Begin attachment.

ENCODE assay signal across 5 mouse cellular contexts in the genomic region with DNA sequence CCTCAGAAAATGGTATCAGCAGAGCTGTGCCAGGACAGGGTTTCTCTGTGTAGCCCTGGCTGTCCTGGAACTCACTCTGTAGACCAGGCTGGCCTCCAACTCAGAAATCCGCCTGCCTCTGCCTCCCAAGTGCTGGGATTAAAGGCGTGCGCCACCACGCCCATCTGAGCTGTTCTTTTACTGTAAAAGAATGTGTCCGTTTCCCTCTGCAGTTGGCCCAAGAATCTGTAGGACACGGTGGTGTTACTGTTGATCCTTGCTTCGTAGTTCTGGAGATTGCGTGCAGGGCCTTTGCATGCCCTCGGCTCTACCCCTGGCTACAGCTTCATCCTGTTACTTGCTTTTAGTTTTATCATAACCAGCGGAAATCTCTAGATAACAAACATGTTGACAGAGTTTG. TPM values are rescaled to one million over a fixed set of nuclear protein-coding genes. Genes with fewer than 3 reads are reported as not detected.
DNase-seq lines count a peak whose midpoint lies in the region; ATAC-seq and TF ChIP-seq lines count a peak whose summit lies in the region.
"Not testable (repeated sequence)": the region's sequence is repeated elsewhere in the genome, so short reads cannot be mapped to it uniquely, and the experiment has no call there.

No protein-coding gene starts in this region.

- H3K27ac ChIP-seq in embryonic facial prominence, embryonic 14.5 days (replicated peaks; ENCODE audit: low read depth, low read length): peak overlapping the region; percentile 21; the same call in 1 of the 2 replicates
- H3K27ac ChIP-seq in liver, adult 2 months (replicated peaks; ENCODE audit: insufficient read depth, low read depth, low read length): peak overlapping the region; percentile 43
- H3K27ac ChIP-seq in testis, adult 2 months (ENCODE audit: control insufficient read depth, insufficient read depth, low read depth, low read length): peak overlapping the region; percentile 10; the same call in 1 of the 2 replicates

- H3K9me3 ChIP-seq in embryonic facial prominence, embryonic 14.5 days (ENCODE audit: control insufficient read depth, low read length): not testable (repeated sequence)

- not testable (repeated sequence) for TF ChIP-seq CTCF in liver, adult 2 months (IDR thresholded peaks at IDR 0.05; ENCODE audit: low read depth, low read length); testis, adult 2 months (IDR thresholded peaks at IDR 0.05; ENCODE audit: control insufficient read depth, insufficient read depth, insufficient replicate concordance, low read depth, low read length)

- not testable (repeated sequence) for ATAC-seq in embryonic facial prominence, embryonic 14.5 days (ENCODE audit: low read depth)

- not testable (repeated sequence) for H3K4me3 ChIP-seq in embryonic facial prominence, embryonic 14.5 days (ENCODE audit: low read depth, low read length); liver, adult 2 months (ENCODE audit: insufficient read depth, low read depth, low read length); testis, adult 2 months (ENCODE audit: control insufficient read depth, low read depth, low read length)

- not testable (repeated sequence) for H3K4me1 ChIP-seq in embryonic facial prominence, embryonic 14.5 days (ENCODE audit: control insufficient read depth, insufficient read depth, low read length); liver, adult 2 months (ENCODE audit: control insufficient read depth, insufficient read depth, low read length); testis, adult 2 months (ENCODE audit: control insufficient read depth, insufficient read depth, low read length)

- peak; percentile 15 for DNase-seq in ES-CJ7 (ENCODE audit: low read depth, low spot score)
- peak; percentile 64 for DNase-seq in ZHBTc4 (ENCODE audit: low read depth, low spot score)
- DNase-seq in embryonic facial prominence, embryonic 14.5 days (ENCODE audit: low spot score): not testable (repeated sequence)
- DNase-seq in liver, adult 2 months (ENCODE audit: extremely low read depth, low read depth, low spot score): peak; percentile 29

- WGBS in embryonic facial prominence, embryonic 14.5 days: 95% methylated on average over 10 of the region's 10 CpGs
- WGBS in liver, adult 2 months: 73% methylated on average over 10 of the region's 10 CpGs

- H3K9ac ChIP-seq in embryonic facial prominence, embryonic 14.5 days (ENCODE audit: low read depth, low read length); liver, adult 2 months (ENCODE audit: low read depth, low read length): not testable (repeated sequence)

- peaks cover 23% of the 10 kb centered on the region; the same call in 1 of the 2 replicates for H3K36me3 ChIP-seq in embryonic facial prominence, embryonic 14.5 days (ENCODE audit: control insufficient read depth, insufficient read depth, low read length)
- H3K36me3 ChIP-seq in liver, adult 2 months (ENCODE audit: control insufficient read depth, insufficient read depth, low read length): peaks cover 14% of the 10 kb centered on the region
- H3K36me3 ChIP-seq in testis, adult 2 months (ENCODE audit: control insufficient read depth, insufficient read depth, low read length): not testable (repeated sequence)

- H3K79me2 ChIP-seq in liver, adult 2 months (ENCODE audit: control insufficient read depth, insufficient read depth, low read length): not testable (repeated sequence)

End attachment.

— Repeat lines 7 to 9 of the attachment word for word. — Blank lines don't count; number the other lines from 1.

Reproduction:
- H3K27ac ChIP-seq in testis, adult 2 months (ENCODE audit: control insufficient read depth, insufficient read depth, low read depth, low read length): peak overlapping the region; percentile 10; the same call in 1 of the 2 replicates

- H3K9me3 ChIP-seq in embryonic facial prominence, embryonic 14.5 days (ENCODE audit: control insufficient read depth, low read length): not testable (repeated sequence)

- not testable (repeated sequence) for TF ChIP-seq CTCF in liver, adult 2 months (IDR thresholded peaks at IDR 0.05; ENCODE audit: low read depth, low read length); testis, adult 2 months (IDR thresholded peaks at IDR 0.05; ENCODE audit: control insufficient read depth, insufficient read depth, insufficient replicate concordance, low read depth, low read length)